More Casualties​ in Yemen Conflict

By Patrick Brogan

The conflict in Yemen shows no sign of abating as more casualties were killed by Saudi -led air strikes yesterday as The New York Times reported. Over 30 people were killed, and some have put this number as high as 70, near the Yemeni capital Sana’a.

Sana’a is held by the Houthis how are backed by the Iranians. The Saudis want to see a reinstatement of the old government. This war has gone on for two years now and has led to the deaths of 10,000 people and over two million displaced. The war has also seen a huge rise in the number of Yemenis with cholera, currently the highest levels in the world. Many human rights activists have criticised the Saudis for preventing adequate medical aid to treat civilians from entering the country.

The Saudi air force initiated a hiatus from bombing Sana’a and the surrounding region as it was feared this would cause a high number of civilian deaths. Indeed, this has been a reoccurrence in this conflict, the most infamous example being when an air raid killed over 100 people attending a wedding in the capital. This hiatus appears to be now over.

So, who are the Houthis? They are mainly a Shia organisation (Zaydism), but include Sunni as well. The group was set-up in the 90s by Hussein Al-Houthi. They felt that the Yemeni Government at the time was not representing them and they wanted greater participation in the political process. It was initially created as a peaceful organisation, but has been in an on/off conflict with the Government since 2004.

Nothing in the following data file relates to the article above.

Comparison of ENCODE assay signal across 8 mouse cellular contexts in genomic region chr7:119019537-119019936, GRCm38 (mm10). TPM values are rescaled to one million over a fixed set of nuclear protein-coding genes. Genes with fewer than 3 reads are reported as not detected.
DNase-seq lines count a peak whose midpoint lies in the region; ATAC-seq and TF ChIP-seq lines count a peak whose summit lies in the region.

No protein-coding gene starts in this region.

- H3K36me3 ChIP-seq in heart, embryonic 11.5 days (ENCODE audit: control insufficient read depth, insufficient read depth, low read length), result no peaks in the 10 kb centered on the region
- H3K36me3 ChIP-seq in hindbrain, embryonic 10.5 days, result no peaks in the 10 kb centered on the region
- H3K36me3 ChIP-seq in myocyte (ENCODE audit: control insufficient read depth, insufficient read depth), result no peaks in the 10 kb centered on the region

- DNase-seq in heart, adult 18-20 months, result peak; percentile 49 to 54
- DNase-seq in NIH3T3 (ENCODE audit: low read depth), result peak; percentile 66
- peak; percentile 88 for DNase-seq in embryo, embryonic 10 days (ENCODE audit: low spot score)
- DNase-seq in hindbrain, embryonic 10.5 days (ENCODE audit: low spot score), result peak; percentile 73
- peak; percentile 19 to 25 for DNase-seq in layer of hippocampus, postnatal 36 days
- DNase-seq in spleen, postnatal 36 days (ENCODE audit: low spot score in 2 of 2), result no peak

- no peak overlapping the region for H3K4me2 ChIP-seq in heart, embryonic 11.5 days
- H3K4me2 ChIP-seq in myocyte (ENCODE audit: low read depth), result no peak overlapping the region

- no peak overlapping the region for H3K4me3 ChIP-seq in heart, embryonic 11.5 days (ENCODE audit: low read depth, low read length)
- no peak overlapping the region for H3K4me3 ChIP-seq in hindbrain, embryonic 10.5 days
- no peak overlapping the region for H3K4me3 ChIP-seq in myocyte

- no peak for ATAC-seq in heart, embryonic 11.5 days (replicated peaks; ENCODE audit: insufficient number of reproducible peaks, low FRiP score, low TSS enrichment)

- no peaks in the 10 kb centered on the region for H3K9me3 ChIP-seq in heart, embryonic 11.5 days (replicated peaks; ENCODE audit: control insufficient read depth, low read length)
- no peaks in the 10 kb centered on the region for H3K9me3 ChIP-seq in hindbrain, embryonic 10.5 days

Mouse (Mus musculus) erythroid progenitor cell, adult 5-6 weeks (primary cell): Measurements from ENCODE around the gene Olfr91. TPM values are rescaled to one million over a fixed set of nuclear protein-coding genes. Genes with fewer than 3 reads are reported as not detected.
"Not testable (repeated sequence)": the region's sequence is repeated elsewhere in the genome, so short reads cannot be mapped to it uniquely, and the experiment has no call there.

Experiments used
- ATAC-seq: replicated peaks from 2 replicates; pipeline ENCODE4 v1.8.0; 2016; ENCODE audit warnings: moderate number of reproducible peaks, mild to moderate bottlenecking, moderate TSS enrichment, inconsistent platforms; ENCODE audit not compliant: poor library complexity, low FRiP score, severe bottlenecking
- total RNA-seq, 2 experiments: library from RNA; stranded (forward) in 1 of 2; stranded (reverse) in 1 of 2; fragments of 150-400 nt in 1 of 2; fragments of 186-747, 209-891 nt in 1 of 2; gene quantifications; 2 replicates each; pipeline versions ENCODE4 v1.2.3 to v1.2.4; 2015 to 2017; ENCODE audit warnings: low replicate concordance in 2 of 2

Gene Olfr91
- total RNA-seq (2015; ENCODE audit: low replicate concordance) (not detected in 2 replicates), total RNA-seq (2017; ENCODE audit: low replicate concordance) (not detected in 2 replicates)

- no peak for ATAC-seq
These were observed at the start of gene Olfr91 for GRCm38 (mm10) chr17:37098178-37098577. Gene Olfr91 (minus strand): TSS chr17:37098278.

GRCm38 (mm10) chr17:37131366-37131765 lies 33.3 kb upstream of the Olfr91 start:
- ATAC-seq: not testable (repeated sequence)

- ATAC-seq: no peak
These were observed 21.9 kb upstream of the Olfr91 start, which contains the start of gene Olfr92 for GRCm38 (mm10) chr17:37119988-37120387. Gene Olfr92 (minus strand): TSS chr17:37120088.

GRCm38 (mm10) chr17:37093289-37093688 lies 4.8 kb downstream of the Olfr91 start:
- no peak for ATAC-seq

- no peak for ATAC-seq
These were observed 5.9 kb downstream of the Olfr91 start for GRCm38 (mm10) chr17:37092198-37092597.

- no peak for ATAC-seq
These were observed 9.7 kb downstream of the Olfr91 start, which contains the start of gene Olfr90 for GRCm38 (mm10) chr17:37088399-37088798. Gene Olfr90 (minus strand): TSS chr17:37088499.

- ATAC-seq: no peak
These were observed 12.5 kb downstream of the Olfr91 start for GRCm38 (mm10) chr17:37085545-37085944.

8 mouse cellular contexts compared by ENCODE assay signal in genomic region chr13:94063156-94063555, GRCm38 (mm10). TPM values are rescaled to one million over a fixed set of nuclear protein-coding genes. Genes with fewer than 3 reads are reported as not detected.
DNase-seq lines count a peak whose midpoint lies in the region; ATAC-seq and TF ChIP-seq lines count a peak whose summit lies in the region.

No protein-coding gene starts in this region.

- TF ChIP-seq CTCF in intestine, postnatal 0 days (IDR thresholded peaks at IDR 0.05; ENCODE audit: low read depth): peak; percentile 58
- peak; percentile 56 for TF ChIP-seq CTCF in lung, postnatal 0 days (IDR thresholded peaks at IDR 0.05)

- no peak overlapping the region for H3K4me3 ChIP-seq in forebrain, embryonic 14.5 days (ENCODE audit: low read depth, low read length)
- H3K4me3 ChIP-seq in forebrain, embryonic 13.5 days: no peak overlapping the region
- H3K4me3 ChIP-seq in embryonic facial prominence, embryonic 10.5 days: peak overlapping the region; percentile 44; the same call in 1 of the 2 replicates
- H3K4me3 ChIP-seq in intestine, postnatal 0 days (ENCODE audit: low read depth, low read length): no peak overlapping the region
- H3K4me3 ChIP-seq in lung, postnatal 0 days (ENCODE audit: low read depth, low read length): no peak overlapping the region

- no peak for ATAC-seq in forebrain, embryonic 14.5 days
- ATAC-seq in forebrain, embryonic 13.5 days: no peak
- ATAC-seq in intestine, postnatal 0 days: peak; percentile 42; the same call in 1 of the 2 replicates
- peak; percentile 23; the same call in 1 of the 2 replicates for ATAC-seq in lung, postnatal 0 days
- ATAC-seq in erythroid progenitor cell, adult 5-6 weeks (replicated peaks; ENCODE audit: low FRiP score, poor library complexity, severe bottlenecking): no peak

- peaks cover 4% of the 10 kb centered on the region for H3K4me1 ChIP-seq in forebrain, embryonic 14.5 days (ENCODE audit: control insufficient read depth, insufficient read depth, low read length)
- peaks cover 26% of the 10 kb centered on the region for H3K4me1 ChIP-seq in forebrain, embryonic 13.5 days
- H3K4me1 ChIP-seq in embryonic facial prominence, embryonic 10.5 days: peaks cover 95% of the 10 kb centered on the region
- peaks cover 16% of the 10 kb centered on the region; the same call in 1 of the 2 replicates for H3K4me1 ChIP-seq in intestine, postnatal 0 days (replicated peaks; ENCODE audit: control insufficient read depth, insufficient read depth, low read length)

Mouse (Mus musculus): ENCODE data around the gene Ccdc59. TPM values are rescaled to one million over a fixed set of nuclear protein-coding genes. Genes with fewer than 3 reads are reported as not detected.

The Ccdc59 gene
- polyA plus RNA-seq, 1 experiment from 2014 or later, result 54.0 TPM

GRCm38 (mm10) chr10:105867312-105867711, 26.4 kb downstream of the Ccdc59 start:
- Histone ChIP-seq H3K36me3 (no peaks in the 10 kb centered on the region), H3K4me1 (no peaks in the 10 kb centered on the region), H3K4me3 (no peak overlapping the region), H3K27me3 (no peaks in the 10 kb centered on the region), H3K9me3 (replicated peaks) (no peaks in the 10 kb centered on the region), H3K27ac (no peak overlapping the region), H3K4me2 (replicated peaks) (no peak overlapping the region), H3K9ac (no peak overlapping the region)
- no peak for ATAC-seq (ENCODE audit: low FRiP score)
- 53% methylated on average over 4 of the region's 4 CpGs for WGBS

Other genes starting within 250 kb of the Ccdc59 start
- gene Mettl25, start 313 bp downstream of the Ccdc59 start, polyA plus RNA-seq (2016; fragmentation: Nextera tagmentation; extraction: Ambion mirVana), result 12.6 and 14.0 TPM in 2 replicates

The crisis appeared to reach a head in 2015 after protests. The Houthis then seized the presidential palace which forced the resignation of President Abel Rabbo Mansour Hadi, the man backed by the West. Since then, the West and the Saudis have sought to oust the Houthis, which on the face of it, seem to be a more pro-democratic group than the people they replaced.

Given that Yemen is the poorest Arab country, many people are turning to khat as a way of making money. The World Health Organisation doesn’t consider this a highly addictive drug and some say it is similar to a cup of coffee, but it was made a Class C drug in Britain. Most of the Yemeni adult population are daily users and a lot of the children, too. Users experience a high which then gives way, sometimes to depression.

Yemen has many problems that need to be addressed, chief amongst them is this war. With the American backed Saudis having their eyes firmly fixed on the Houthis, it is unlikely this will be resolved anytime soon. Meanwhile, the West continues on, like over 200,000 people haven’t been infected by a cholera outbreak or are murdered for simply attending a wedding.


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